“Wow, that sure is shiny.”
“Those cards are crazy shiny!”
I had 9 different people from various game groups join me to play the trick-taking game Anansi, from HeidelBӒR Games, and every single one of them commented first on the sheen of the deck of cards included in the box.
And they are shiny. Like, REALLY shiny.
Luckily, the game that goes along with that sheen shines as bright as the sun…or as bright as the series of games Anansi belongs to, the aptly-named Radiant Culture Series. HeidelBӒR worked with game designers and, maybe more importantly, artists from across the globe to build 4 quick card games which highlight various cultures in fun ways: Spicy, Blaze, Anansi and Coyote.
We’ll tackle the other games in the series soon. For now, does HeidelBӒR succeed with Anansi?
Trick-taking games are a long-standing fave here in my household. Even though The Crew: The Quest for Planet Nine is always top-of-mind nowadays, I played Spades every night in college and Hearts was another family favorite for years.
Anansi, designed by Cyril Blondel and Jim Dratma (and based on the mechanics of their earlier design, Eternity), breaks free from standard trick-taking games by changing up just a few of the rules you may know from the trick takers you’ve played in the past.
That starts with having a story. That’s right: a story! Anansi is a man; no wait, he is a spider? No matter what, he’s a trickster and a man known as the “Keeper of Stories.” Anansi has so many stories that he has stored up over the years that now, he needs followers to share those stories with the world.
That’s where the players come in. Over 3 rounds, players are dealt a hand of 8-10 cards in 3 different suits of 14 cards each—Hornet, Leopard and Snake—and to win, they will need to win just the right amount of tricks while also recruiting just the right number of Followers to tell those stories to the people of the world.
Those Followers are represented by Follower cards: one side represents a sad and tired-looking man, while the other is a vibrant, happy and inspired-looking guy. On a turn, one player leads the trick by playing any card from their hand. Other players have to follow suit if they can, but one player—or 2 players in a 5-player game—can throw any card into the center of the table to recruit a certain number of Followers into their play area (0, 1 or 2, as indicated by the number of heads on the discarded card), to match with tricks they have acquired during that round.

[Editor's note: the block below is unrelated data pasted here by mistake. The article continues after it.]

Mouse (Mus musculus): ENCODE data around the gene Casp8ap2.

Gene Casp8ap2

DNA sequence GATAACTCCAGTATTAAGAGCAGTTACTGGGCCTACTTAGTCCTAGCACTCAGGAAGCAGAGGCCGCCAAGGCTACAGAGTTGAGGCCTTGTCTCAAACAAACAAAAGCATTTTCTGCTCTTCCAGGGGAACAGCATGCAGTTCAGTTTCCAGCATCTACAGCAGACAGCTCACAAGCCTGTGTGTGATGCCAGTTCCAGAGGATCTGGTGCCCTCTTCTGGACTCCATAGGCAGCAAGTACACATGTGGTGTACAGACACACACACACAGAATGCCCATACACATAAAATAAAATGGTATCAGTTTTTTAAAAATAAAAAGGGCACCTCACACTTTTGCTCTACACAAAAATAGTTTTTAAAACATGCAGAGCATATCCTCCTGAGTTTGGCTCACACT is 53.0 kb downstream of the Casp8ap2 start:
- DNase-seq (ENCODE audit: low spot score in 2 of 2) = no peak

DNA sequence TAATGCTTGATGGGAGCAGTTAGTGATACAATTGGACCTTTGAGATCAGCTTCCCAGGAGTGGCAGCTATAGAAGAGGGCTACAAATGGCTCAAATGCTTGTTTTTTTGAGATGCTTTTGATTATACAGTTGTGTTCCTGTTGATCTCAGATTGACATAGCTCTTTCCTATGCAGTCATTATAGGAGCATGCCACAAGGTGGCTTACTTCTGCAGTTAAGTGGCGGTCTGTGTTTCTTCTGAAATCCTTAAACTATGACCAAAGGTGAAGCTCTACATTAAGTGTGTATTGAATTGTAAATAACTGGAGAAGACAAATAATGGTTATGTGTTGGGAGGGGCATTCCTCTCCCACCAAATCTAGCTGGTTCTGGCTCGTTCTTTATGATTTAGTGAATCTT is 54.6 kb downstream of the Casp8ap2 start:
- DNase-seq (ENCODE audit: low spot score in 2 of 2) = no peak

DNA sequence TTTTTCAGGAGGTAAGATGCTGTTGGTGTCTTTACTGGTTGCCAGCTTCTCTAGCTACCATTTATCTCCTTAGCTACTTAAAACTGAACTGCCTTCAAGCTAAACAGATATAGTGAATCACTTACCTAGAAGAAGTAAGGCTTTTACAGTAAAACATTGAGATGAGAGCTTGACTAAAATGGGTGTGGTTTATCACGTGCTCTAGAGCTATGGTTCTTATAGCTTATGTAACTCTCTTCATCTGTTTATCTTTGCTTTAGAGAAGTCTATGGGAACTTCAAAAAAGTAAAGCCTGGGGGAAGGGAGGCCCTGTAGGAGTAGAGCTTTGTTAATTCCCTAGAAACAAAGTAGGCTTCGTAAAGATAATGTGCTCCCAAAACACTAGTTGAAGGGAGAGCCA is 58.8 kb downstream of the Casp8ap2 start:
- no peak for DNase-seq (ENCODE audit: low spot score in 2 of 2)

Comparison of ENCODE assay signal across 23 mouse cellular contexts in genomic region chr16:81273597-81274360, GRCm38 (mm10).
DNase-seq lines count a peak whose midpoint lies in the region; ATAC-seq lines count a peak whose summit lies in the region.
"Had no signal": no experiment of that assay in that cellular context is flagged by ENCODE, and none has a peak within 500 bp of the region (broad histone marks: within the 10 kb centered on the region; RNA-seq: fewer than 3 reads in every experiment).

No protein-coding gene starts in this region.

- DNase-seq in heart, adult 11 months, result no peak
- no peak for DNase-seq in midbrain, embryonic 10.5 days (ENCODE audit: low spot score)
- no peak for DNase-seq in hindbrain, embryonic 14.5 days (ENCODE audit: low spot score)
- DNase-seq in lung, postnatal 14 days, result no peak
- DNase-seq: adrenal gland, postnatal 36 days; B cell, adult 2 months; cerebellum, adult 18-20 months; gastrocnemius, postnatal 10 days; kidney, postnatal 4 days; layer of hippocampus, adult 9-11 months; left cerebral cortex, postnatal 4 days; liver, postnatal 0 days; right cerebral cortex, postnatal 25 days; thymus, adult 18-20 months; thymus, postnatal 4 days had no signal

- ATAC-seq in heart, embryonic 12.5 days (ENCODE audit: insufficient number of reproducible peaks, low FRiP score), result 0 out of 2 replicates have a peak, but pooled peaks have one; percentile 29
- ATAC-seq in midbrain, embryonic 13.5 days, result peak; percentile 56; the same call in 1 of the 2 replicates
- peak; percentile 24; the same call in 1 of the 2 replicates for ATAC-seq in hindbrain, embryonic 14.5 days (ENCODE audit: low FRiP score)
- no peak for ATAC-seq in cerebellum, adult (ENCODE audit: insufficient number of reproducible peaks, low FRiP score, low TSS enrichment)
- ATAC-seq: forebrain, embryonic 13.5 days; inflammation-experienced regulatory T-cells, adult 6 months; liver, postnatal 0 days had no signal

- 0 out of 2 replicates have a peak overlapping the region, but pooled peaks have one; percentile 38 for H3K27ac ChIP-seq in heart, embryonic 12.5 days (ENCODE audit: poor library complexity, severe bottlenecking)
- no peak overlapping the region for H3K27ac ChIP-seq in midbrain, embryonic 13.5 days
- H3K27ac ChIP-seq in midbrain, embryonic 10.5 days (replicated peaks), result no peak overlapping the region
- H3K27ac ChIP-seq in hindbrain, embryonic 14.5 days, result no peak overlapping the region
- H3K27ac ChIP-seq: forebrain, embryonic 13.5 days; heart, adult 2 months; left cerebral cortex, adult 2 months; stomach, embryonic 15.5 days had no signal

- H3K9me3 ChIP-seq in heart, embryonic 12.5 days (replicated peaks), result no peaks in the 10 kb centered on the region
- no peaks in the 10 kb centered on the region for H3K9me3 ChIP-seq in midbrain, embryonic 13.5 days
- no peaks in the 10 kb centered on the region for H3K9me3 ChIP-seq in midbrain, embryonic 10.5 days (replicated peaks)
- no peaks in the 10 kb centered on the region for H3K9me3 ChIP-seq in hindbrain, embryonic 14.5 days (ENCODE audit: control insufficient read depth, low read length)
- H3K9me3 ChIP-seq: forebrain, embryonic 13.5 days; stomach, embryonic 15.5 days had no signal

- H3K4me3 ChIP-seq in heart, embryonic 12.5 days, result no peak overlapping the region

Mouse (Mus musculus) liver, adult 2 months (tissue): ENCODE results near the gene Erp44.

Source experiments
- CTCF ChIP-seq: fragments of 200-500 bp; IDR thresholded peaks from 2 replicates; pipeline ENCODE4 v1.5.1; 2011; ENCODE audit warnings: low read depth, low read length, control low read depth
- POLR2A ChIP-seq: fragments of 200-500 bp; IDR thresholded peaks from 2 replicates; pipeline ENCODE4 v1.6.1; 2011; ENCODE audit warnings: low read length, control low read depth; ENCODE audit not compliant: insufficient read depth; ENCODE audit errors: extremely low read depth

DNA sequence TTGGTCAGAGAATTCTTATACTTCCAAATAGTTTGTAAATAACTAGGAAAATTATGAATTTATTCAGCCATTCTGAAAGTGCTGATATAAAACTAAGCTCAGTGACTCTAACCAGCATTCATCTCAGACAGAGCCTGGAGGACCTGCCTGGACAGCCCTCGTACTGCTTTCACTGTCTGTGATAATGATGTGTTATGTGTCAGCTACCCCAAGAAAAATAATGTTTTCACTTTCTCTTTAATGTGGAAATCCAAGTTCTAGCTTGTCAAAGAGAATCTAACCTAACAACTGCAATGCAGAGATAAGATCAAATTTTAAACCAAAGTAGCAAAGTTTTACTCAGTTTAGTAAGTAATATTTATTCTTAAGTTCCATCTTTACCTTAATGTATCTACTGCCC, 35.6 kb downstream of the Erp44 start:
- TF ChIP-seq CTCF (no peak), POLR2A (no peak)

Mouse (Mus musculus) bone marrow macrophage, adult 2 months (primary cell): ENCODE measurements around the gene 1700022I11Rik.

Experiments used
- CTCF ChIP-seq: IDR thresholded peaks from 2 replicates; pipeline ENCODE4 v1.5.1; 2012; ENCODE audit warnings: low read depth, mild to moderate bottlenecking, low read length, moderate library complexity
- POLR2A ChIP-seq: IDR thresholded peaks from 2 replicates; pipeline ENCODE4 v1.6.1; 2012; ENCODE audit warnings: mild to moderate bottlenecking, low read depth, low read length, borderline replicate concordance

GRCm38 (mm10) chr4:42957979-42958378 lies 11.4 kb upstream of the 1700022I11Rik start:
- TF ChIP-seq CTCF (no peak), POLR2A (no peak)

Imagine that those sad-looking Followers are sitting in your play area; then, you win a trick. Turn that frown upside down and now they are placed inspired-side up on top of that trick, making it a story for the masses.
Since Anansi is a trick-taking game, one of the 3 suits is always trump, meaning that suit’s cards will best any other cards played in a trick.
To start a round, a couple of cards are placed into the “Trump Display.” So, randomly, Leopard might start the round as the trump suit because it has the most cards in the Display. But that’s where Anansi gets spicy: whenever players toss a card away to gain Followers, that card is added to the Trump Display. This means that over the course of a round, the trump suit may be constantly changing; staying in front of these changes by affecting the trump suit yourself can be a critical success factor in Anansi.
Similar to bidding the exact number of tricks you and a partner have to take in a game of Spades, Anansi asks players to do the same thing. If you are able to take exactly the number of tricks that match up with your recruited Followers, you’ll get a round bonus in addition to scoring a single point for every inspired Follower. (Remember, tricks are “Stories” in Anansi parlance.) These round bonuses dictate the difference between winning and losing. Also, if you ever end a round with more uninspired Followers than tricks, you don’t score any of your inspired Followers!!
I love Anansi. The cardplay is slick, and I love trick-taking games. The artwork is magnificent, truly spectacular, with African artists Dayo Baiyegunhi and Emmanuel Mdlalose providing slick-looking pictures for each suit of Story cards. Even though there are only 3 unique pictures per suit (for example, cards 1-4 in Hornet have the same picture, 5-9 a different one, etc.), the art style mixed with the metallic sheen on each one makes each card really stand out.
And these cards feel good in the hands. For such a quick and simple game, Anansi feels like a luxury product.
Anansi’s story, rich artwork and clever trick-taking mechanics make for an elevated casual experience with friends. While I always wish gamers would want to look behind the curtain with how games culturally land with an audience, I know that some will only focus on the quick gameplay. However, I appreciate the work HeidelBӒR put in to shake up the experience!